The amount of nitrate entering a system somewhat depends upon the extent of biological filtration (the nitrogen cycle), and that is largely dependent upon the filtration employed. If one allows the plants to do the filtration, nitrate will be near zero if all else is balanced. Adding biological filtration may increase the nitrates, since the emphasis on nitrification bacteria is detrimental to the plants which is why it is discouraged in planted aquaria. So in two otherwise identical aquaria, one with no filter will have zero nitrate while one with three filters will have maybe 10ppm nitrate.

Were the water parameters taken into account? In some areas nitrate is present in tap water; but aside from this, the source of nitrate in any aquarium is from the bacteria: nitrosomonas converting ammonia/ammonium to nitrite, nitrospira converting nitrite to nitrate. Nitrifying bacteria significantly slow down in acidic water, at pH 6.4 some say; below pH 6 it is said to cease to exist. Temperature also has an effect on the number of nitrifying bacteria.

Plants do not use nitrate as much as they use ammonium which in acidic water is changed from ammonia, and in basic water is changed or used directly by the plants. Which is why one does not want to encourage nitrification bacteria, it (slightly) competes with plants, though plants are much faster at grabbing the ammonia/ammonium than the bacteria. Only if the tank has more fish than the plants can possibly balance, will nitrate be significant. Plus, nitrate is not an accurate measure of health, since there are many other factors that can cause fish problems.

There is absolutely no question that in a well-planted balanced aquarium, the fish will be healthier than they will in an aquarium with no plants, all else being equal.

I agree with all but the last paragraph. It Would /could,lead some to believe that they are doing their fishes a dis-service by not keeping them in planted aquaria.
Would only agree if fishes being kept were native to areas with vegetation, (weeds) present.
Have raised many fishes in unplanted aquariums up to and including Discus. And other than the benefits that plant's provide with respect to helping maintain water quality ,,fishes seldom realized the difference between artificial plants and live plants. IMHO.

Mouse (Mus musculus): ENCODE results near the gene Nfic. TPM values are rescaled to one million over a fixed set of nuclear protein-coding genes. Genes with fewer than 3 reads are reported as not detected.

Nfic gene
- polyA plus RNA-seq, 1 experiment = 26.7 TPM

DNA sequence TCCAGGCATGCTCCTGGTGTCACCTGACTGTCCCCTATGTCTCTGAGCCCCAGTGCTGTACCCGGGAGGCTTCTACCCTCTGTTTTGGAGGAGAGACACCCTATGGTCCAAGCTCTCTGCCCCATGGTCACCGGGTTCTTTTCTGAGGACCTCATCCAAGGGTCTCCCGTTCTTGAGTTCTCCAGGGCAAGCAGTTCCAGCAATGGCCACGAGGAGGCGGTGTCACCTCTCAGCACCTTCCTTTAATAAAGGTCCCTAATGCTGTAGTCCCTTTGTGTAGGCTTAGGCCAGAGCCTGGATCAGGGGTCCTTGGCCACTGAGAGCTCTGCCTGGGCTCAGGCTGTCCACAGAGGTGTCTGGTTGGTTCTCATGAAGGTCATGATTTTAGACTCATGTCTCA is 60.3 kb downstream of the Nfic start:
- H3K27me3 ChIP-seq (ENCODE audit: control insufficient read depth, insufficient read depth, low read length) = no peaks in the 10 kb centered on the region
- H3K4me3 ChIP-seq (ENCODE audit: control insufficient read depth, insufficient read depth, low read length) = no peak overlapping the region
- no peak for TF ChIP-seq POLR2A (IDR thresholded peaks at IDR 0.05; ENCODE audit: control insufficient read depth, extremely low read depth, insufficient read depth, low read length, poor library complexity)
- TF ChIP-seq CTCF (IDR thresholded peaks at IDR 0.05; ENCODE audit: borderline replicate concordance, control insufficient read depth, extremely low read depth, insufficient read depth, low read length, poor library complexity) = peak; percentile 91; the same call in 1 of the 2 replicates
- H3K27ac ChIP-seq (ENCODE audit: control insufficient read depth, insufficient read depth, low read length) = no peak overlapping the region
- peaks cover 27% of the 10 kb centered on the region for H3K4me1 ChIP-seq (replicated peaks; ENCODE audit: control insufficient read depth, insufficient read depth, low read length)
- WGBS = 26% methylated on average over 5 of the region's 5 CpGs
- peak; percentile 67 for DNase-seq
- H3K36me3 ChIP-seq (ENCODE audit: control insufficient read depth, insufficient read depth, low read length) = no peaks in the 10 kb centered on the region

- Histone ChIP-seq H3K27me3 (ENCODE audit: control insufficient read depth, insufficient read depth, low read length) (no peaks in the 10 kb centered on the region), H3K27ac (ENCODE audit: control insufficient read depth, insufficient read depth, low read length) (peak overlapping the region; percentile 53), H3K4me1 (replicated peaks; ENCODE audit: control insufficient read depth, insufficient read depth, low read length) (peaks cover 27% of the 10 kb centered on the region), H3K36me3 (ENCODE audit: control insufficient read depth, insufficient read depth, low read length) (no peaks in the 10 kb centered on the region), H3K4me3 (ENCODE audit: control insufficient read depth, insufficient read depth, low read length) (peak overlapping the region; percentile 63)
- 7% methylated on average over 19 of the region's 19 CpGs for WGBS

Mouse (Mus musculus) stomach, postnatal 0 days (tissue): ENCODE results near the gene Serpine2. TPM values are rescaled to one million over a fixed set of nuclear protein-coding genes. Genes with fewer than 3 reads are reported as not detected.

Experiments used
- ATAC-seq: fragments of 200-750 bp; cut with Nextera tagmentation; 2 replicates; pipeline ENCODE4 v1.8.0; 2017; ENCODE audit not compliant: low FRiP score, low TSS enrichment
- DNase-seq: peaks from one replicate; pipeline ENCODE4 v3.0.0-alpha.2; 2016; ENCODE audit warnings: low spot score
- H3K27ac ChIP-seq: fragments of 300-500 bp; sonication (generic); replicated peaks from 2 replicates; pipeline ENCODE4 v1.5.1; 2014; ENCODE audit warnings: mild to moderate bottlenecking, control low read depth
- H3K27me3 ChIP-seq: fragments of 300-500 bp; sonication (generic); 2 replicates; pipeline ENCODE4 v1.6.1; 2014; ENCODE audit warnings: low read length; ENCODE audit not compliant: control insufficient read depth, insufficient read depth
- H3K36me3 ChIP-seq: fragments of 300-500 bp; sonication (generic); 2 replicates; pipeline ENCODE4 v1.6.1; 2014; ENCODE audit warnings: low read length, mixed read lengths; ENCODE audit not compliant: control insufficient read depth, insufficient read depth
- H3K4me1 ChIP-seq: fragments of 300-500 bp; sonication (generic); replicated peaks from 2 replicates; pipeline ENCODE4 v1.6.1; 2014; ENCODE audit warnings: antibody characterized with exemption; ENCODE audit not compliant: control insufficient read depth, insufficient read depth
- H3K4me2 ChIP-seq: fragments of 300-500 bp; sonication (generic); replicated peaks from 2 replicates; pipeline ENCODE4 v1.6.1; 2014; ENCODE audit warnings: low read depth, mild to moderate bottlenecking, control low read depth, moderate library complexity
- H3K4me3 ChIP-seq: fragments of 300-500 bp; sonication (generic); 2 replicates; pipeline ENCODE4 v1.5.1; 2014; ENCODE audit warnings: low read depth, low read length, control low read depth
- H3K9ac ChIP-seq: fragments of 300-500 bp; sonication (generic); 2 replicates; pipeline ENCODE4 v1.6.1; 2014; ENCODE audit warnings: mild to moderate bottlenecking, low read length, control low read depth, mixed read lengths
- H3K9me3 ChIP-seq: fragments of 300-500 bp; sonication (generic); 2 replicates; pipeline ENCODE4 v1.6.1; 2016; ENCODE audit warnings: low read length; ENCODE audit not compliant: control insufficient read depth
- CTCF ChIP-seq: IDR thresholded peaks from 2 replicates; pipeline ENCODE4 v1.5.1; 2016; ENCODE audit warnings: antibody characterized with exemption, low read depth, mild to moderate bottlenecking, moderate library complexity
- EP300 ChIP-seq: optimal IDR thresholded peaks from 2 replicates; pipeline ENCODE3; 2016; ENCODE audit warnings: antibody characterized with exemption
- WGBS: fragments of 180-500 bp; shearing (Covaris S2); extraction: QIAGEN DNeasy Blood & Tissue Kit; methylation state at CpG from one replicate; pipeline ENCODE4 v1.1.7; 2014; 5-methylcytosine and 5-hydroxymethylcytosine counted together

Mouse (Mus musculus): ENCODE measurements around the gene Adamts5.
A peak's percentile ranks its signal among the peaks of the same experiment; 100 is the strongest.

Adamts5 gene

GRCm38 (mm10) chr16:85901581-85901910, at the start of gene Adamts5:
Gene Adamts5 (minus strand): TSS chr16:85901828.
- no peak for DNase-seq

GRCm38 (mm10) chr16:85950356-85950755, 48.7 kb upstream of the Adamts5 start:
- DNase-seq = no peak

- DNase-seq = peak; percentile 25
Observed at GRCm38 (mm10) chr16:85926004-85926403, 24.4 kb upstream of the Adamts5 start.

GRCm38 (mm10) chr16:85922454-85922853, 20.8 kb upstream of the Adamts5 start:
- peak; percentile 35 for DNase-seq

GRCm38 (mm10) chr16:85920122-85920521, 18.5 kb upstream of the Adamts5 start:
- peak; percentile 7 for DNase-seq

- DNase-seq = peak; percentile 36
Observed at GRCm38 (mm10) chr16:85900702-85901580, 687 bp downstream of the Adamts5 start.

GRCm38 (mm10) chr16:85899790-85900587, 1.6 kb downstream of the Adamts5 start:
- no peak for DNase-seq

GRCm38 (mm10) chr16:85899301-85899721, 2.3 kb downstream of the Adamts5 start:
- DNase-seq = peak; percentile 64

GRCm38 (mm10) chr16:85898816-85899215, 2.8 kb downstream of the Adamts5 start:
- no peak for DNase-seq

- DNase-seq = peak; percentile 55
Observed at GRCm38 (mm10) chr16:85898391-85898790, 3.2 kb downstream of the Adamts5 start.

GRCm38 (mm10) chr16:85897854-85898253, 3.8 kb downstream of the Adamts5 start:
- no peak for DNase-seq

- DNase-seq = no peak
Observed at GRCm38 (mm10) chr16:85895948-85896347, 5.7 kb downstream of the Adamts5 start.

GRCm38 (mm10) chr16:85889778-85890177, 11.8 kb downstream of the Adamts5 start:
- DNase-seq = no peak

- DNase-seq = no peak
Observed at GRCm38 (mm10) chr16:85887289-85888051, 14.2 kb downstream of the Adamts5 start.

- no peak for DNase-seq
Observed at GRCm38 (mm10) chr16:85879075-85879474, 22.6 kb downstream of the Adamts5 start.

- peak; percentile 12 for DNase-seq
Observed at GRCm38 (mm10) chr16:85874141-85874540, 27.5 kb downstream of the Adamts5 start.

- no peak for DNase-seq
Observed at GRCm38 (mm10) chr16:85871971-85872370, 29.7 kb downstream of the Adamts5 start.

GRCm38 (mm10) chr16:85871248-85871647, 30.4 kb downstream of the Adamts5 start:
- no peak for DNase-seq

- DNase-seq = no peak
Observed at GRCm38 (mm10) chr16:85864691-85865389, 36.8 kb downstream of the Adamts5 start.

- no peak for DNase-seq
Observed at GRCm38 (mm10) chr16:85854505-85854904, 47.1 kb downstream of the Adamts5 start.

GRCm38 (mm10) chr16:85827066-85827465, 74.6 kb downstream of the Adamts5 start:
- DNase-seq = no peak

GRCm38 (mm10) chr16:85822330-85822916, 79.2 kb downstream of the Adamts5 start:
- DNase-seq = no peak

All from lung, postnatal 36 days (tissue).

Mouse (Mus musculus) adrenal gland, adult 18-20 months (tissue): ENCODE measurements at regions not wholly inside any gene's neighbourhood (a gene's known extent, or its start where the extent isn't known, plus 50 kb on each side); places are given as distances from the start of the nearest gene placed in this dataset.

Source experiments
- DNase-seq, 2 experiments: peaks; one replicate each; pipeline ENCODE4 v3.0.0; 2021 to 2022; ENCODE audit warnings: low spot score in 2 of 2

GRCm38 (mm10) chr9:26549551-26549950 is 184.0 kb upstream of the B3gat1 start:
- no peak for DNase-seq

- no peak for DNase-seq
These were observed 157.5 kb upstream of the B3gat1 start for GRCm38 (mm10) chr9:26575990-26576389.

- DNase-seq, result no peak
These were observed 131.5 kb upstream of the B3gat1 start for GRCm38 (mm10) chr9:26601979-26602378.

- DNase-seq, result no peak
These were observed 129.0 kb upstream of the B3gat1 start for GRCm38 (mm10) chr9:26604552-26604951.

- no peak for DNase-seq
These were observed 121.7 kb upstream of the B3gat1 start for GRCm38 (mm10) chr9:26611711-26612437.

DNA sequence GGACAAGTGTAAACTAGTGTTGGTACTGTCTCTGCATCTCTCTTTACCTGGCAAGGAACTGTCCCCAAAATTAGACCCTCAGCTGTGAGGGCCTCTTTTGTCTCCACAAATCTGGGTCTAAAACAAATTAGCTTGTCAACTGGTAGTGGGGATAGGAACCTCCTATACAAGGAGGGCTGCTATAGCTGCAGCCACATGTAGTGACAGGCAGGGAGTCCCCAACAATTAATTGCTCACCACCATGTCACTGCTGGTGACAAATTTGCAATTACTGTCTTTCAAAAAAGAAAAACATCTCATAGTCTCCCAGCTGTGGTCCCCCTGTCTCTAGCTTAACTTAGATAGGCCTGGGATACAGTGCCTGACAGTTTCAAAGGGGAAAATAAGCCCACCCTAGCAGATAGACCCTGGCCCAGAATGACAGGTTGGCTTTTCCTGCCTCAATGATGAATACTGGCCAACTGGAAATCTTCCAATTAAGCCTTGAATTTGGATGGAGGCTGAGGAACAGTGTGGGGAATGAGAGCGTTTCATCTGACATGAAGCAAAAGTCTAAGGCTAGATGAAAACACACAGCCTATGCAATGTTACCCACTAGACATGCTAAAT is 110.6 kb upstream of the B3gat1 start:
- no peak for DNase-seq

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Old 03-22-2010, 02:07 PM   #14
 
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Quote:
I agree with all but the last paragraph. It Would /could,lead some to believe that they are doing their fishes a dis-service by not keeping them in planted aquaria.
Would only agree if fishes being kept were native to areas with vegetation, (weeds) present.
Have raised many fishes in unplanted aquariums up to and including Discus. And other than the benefits that plant's provide with respect to helping maintain water quality ,,fishes seldom realized the difference between artificial plants and live plants. IMHO.
It is not a matter of the fish liking the live plants over artificial, it is the biological processes that occur with live plants that makes the difference. To better explain the context: healthy plants in an aquarium where the fish load is balanced with all other factors perform something that is not possible in an aquarium without plants. We can attempt to duplicate this through types of filters, adding "stuff" to the water, performing more frequent water changes; I don't know if this approach can equal the benefit of the plants, perhaps it does. But my thinking is if the plants will do it for free just by being there, then we would be wise to make use of that rather than relying on the other methods.